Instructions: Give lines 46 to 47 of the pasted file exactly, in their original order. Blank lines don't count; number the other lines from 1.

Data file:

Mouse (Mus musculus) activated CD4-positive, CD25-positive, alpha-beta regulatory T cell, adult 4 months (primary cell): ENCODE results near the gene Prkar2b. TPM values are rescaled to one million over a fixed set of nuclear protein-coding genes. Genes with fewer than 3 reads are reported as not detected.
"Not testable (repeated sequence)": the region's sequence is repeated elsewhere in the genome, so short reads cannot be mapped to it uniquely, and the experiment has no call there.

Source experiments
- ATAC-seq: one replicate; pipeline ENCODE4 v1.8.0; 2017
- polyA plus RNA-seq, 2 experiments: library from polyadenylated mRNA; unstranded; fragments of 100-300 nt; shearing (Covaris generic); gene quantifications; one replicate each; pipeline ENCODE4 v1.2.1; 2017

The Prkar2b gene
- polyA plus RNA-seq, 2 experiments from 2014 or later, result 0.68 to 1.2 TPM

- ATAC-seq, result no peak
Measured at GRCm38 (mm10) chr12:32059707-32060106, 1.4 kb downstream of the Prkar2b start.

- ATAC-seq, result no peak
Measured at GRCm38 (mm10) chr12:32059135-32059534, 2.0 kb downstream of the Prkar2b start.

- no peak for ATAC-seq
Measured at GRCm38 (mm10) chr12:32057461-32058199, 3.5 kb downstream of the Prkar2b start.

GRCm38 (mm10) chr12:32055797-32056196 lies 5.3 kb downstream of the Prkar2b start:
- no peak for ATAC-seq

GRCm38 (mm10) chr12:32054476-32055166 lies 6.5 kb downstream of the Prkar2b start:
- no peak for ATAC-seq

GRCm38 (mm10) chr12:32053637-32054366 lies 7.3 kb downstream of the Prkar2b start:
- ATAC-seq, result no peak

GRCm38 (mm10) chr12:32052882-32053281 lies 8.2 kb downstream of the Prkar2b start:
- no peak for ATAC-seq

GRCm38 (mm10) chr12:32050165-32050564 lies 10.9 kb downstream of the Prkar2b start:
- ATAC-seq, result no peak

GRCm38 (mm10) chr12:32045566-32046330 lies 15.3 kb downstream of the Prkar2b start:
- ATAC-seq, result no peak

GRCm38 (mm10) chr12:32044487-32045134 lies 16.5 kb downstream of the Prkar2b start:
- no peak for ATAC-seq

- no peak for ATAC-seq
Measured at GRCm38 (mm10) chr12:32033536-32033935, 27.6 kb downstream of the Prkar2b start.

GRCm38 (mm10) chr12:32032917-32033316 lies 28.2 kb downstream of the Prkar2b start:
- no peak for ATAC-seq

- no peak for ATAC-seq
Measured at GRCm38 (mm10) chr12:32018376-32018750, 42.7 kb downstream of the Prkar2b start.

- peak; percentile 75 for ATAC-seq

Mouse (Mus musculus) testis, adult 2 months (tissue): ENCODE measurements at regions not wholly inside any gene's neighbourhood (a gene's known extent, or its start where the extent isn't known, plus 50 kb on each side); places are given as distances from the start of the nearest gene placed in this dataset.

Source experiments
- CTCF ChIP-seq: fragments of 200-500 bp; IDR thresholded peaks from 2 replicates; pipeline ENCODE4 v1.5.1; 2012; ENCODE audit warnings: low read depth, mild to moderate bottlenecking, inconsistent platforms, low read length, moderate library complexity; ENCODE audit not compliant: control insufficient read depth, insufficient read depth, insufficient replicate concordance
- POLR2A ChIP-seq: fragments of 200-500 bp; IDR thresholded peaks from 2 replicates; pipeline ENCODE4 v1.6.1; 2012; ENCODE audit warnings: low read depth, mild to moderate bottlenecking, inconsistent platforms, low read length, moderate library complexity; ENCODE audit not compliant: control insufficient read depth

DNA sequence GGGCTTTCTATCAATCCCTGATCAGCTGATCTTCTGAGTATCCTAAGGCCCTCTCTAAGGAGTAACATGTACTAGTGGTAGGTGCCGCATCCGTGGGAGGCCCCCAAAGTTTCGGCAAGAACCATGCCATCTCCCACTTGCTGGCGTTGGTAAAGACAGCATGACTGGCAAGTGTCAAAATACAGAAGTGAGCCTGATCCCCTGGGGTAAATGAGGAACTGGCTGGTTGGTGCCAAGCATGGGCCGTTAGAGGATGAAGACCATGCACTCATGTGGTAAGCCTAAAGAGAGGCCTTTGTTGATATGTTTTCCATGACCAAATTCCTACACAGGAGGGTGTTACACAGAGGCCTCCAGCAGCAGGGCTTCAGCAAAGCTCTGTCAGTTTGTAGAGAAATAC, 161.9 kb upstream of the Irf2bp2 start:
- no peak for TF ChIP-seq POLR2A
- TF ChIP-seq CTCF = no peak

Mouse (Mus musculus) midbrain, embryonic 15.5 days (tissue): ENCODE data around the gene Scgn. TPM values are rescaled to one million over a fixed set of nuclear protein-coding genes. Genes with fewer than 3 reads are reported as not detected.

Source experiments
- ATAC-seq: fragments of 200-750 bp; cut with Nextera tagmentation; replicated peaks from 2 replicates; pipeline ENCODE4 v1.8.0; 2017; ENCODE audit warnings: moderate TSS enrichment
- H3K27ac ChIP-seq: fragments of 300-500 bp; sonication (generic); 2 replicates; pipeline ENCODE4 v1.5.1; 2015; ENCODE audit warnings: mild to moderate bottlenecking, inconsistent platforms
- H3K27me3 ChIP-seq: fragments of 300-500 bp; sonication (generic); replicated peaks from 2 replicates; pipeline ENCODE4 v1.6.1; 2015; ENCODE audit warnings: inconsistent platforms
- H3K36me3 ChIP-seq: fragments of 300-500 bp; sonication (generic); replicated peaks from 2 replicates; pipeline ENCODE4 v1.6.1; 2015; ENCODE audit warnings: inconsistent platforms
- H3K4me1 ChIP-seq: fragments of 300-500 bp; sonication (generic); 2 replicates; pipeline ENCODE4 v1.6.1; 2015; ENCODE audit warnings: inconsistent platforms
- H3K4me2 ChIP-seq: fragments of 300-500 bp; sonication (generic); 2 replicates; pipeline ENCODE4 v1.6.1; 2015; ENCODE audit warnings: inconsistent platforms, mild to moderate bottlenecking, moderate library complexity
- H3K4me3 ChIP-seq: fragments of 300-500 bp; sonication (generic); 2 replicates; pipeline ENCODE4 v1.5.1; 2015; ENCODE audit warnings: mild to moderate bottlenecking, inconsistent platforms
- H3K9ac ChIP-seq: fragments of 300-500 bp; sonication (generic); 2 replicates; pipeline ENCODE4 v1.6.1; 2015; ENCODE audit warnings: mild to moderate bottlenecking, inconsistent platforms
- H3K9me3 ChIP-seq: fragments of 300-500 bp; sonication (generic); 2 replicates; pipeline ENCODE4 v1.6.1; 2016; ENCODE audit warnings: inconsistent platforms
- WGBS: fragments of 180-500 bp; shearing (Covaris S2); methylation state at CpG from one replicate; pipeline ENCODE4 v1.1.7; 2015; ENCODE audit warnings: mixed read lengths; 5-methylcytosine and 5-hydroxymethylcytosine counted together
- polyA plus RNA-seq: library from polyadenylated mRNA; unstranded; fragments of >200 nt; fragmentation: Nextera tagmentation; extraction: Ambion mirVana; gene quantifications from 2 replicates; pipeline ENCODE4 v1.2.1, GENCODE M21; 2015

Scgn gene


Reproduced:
- H3K27me3 ChIP-seq: fragments of 300-500 bp; sonication (generic); replicated peaks from 2 replicates; pipeline ENCODE4 v1.6.1; 2015; ENCODE audit warnings: inconsistent platforms
- H3K36me3 ChIP-seq: fragments of 300-500 bp; sonication (generic); replicated peaks from 2 replicates; pipeline ENCODE4 v1.6.1; 2015; ENCODE audit warnings: inconsistent platforms